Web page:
Malaysian state-owned oil and gas giant Petronas is back in the game. After a series of steps or rather missteps, including being involved in high profile corruption scandals and after receiving a bloody nose from an overbearing and cumbersome approval process in Canada for its now cancelled $36 bn Pacific Northwest LNG export project, the company will ramp up its growth and spending plans this year following a sharp rise in profits.
Due to deep spending cuts and higher oil prices, Petronas said net profit for the fourth quarter (Q4) ending in December increased to 18.2 billion ringgit (US$4.65 billion) from 11.3 billion ringgit in the same quarter last year. Q4 revenue rose 13.8 percent to 61.8 billion ringgit.
Moreover, the biggest take-away from the Petronas disclosure is yearly profits, up some 91 percent in 2017 from the previous year. This marks the second consecutive year of profitability for the company, following a two-year profit slump – largely coming amid then plunging global oil and gas prices that set the global oil and gas industry on a downward spiral from which is now still recovering from.
However, Petronas’ 2016 profit growth of 12 percent pales in comparison to this year’s impressive growth. The company’s Profit After Tax (PAT) for 2017 jumped to 45.5 billion ringgit, compared to 23.8 billion ringgit recorded in 2016. The increase was achieved on the back of higher revenue, lower net impairment on assets and well costs and continuous efforts to optimise costs in 2017, Petronas said in a release on March 2.
More profits equal more projects
Amid its improved financials, Petronas is now “in a stronger position to execute its long-term growth strategy,” the company said.
The significance of the Petronas’ disclosure is at least two-fold. First, though the company has made a comeback, global oil and gas prices need to remain near current levels or higher to sustain positive financial results.
While it appears that in the near-term, according to most projections, that global oil prices should remain in the high $50s to low $60s range for the balance of the year and into next year, in the now increasingly changing world of oil and gas markets, particularly with US shale oil and gas changing both fundamental and structural market dynamics, nothing can be taken for granted.
Petronas President and CEO Wan Zulkiflee also alluded to this when he said that industry wide costs are showing signs of increasing, driven by what he called “premature exuberance” over the oil price recovery. “It is imperative we do not drop the austerity mindset, and continue to ensure we keep costs under control, increase efficiency and drive up value,” he said.
Another take-away from the uptick in Petronas profitability is that it could try to go long (again) on gas development in Canada - despite the fact that the firm pulled up stakes there in early 2017.
Though Petronas and its project partners cited lower global energy prices as the reason for cancelling its massive CAPEX project, regulatory, environmental and aboriginal resistance in British Columbia, the site of the proposed project, was likely just as much of a determining factor. Media in the western Canadian province at the time said that Petronas’ cancellation was “a tragedy for Canada.”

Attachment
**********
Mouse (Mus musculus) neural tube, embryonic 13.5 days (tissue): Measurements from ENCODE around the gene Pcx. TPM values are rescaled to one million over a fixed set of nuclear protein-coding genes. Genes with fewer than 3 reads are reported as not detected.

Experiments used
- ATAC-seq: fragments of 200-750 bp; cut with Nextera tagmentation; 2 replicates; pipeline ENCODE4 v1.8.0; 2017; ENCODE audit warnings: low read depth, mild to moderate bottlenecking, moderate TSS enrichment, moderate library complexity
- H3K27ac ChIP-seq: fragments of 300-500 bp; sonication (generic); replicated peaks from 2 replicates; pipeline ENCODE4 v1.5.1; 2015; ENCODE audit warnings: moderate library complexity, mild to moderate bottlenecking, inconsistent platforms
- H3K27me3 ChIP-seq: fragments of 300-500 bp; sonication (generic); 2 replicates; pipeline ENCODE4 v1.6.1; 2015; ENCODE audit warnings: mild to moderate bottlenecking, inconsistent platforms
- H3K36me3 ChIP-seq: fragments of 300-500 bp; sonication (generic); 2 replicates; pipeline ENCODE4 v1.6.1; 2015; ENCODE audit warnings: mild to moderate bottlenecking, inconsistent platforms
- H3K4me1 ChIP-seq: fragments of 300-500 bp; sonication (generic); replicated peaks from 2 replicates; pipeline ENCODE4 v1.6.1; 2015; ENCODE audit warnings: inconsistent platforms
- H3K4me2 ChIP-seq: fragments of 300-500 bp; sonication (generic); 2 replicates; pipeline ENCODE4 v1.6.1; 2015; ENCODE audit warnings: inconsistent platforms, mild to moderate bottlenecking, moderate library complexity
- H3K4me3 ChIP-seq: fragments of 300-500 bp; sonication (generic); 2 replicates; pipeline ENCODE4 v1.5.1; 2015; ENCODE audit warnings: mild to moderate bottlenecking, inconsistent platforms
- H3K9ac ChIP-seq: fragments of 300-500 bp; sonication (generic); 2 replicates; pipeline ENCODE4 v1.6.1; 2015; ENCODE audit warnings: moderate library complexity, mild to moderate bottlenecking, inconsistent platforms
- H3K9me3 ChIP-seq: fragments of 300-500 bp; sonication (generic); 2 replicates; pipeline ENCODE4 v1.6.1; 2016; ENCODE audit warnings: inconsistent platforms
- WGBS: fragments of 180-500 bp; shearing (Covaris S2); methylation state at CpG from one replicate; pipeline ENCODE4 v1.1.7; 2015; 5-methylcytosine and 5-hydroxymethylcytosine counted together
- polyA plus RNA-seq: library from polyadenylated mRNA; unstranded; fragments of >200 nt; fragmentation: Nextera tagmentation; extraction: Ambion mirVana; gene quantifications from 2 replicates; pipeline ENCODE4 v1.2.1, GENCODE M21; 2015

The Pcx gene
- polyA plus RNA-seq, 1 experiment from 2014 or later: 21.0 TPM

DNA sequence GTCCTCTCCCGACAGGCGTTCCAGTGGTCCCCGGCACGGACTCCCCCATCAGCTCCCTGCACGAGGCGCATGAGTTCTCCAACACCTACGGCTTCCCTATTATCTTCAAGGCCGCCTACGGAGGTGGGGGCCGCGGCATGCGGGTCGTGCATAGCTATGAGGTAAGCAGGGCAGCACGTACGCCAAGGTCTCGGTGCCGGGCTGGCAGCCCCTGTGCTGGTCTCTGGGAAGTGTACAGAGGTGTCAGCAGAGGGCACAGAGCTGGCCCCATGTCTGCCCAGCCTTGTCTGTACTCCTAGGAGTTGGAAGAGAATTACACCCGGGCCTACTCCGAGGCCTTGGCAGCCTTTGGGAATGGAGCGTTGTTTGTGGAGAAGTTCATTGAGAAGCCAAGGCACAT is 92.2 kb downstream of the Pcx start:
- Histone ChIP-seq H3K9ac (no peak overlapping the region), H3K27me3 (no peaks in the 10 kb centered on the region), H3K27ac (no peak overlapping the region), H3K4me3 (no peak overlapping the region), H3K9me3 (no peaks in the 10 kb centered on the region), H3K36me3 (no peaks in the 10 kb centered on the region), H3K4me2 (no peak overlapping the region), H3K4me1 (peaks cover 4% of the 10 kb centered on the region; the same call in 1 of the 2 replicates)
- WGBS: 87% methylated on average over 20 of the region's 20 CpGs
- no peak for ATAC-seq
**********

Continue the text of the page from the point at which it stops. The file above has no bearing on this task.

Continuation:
Now, Petronas could choose an easier point of entry into Canada. On Monday, US-oil major Chevron said that it was exploring options including the sale of a minority stake in its Canadian LNG project as it pushes ahead. People familiar with the matter told Reuters that Chevron might sell a stake in its Kitimat LNG project. Petronas is one of the interested parties.
If Petronas did indeed secure a stake in the project, which is a 50/50 joint venture with Australia’s Woodside Petroleum, it could help the company’s goal of furthering its LNG footprint away from its own market and region.
The Asia-Pacific region represents around two-thirds of all LNG demand, while that figure will increase as China’s ramps up its usage to at least 10 percent of its energy mix needed for power generation by 2020, per a government mandate. Further increases are earmarked for 2030 and beyond.
Second chance at redemption
Until recently, it seemed that Canada’s LNG export plans had died an untimely death due to governmental red tape, while the upstart U.S.-LNG industry, with less CAPEX intensive projects and an easier approval process, passed it by without even bothering to check its rear view mirror.
While, granted, it’s too late for Canada to even come close to matching the U.S.’ impressive LNG run, as the country positions itself to have five major LNG export projects in operation by the end of the decade, and soon after that even challenging top LNG exporters Qatar and Australia, a window is now opening again for Canadian LNG exports. The question remains as before, can Canada step up the plate and deliver?
That answer is up to Canadian politicians and officials that need to carefully weigh their regulatory policies and decisions. A second chance like this, albeit in global energy markets, doesn’t often come, while there is a slim chance that if missed again, a third opportunity will present itself.
By Tim Daiss for Oilprice.com
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